If you are adding this widget to your blog, don't forget to replace all occurrences of BUZZ_USER_ID with your own Buzz user id.  If you want to add this to your Blogger blog, but you are not sure how to do it, About.com has an article showing how to add any such widget to Blogger.  This is all HTML, JavaScript, and CSS.  So, you should be able to toss this code into any blog or web page and it should work.

      If you don't use Blogger, you can use the following code to get the widget on your blog.  (Don't forget to replace all occurrences of BUZZ_USER_ID with your own Buzz user id.)

      <style type="text/css">
      #buzz-widget {
        width: 95%;
        padding: 2px;
      #buzz-header {
        text-align: center;
      #buzz-footer {
        text-align: right;
      #buzz-footer a {
        text-decoration: none;
        font-weight: bold;
      .buzz-feed {
        padding: 0;
        margin: 0;
      .buzz-feed .buzz-entry {
        list-style-type: none;
        text-indent: 3px;
        border-bottom: 1px dotted gray;
        padding: 0.5em 0 0.5em 0;
        background-image: none;
      img.buzz-icon {
        vertical-align: text-bottom;
        width: 16px;
        height: 16px;
      <div id="buzz-widget">
      <div id="buzz-feed"></div>
      <div id="buzz-footer"><img src="http://goo.gl/TmmA" class="buzz-icon" /> <a href="http://www.google.com/profiles/BUZZ_USER_ID">View all buzz &raquo;</a></div>
      <script type="text/javascript">
      function getVerb(verb) {
        verbs = {
          'post': 'Posted',
          'share': 'Shared'
        return verbs[verb] || 'Posted';
      function normalizeTitle(title) {
        var MAX_LEN = 30;
        if (title.length > MAX_LEN) {
          return title.substr(0, MAX_LEN - 3) + '...';
        } else {
          return title;
      function getAttachmentHtml(attachments) {
        for (var i = 0; i < attachments.length; ++i) {
          var atch = attachments[i];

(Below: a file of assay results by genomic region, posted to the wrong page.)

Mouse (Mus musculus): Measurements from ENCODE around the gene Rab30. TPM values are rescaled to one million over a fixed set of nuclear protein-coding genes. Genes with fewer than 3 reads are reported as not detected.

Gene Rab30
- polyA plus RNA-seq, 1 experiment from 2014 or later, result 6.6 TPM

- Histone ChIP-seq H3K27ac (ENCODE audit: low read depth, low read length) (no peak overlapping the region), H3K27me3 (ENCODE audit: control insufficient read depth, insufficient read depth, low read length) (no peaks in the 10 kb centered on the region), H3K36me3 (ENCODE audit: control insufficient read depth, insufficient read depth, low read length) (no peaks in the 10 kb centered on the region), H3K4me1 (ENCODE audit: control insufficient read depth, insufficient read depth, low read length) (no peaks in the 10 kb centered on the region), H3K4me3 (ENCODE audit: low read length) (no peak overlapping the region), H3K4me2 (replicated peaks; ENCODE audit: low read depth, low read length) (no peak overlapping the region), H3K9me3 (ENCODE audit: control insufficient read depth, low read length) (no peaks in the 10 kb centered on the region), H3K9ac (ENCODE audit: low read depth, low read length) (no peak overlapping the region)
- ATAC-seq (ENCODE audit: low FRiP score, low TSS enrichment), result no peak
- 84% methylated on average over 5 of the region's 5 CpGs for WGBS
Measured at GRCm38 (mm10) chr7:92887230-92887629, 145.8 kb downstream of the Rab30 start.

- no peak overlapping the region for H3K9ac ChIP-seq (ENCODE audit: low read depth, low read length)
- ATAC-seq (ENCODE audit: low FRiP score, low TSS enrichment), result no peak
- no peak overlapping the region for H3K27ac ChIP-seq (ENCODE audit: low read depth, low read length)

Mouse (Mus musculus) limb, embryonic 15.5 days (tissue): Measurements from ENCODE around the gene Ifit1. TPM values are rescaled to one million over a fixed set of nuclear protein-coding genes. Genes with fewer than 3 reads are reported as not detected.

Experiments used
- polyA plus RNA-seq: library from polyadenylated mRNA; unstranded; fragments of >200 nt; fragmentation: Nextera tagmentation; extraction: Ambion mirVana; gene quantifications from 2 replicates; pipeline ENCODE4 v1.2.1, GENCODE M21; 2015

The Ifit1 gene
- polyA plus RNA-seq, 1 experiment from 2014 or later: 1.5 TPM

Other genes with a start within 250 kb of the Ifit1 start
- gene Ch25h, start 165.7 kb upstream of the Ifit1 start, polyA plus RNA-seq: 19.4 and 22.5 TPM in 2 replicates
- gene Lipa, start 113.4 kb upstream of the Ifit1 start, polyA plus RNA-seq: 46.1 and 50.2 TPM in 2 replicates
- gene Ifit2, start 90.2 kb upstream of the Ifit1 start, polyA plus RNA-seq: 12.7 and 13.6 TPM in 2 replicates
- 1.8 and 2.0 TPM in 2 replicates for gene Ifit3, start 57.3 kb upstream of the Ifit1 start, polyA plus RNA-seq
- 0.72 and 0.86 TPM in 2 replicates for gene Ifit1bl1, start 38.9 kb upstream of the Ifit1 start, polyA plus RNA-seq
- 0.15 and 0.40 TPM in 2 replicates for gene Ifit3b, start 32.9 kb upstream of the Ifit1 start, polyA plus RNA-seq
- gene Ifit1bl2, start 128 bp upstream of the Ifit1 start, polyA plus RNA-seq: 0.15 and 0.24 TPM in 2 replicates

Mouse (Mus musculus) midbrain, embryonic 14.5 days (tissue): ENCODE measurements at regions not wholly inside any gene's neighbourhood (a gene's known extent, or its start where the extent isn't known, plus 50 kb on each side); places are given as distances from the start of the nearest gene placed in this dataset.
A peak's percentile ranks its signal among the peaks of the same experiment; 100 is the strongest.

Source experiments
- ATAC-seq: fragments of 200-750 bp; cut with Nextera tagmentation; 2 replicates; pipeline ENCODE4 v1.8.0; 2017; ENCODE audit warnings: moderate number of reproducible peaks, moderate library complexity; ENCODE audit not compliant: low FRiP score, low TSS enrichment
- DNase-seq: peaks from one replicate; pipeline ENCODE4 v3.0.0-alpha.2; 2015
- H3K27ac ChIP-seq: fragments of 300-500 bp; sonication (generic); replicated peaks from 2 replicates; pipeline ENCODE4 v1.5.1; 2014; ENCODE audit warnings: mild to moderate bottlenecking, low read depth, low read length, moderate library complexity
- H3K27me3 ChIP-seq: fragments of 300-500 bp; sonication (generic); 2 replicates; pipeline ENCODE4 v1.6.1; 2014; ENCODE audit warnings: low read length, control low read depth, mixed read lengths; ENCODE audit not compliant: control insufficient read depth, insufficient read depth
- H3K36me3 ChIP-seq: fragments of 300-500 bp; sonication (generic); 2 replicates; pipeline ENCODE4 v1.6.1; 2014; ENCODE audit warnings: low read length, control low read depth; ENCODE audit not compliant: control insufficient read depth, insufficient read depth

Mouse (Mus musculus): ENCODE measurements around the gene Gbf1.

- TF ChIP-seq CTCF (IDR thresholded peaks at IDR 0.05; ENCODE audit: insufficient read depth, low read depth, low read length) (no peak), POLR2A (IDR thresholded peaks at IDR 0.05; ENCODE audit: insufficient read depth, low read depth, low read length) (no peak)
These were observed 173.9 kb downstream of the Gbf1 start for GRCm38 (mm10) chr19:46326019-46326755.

if (atch.type == 'photo' || atch.type == 'video') {
            return '<img src="' + atch.links.preview[0].href + '">';
        return '';
      function getItemHtml(item) {
        var html = getVerb(item.verbs[0]);
        var linkUrl = '';
        if (item.links.alternate[0]) {
          linkUrl = item.links.alternate[0].href;
          html += ' <a href="' + linkUrl + '">' +
              normalizeTitle(item.title) + '</a>';
        } else {
          html += normalizeTitle(item.title);
        html += ' on ' + item.source.title;
        if (item.object.attachments) {
          var attachmentHtml = getAttachmentHtml(item.object.attachments);
          if (attachmentHtml) {
            if (linkUrl) {
              html += '<br><a href="' + linkUrl + '">' + attachmentHtml + '</a>';
            } else {
              html += '<br>' + attachmentHtml;
        var numComments = item.links.replies[0].count;
        if (numComments > 0) {
          html += '<br><img src="http://goo.gl/Y4eU" class="buzz-icon"> ' +
              numComments + (numComments > 1 ? ' comments' : ' comment') + '&nbsp;&nbsp;';
        var numLikes = item.links.liked[0].count;
        if (numLikes > 0) {
          if (numComments > 0) {
            html += '&nbsp;&nbsp;'
          } else {
            html += '<br>';
          html += '<img src="http://goo.gl/0l9D" class="buzz-icon"> ' +
              numLikes + (numLikes > 1 ? ' likes' : ' like');
        return html;
      function showFeed(response) {
        var entries = [];
        var items = response.data.items;
        for (var i = 0; i < items.length; ++i) {
        document.getElementById('buzz-feed').innerHTML =
            '<ul class="buzz-feed"><li class="buzz-entry">' +
            entries.join('</li><li class="buzz-entry">') +
      <script type="text/javascript"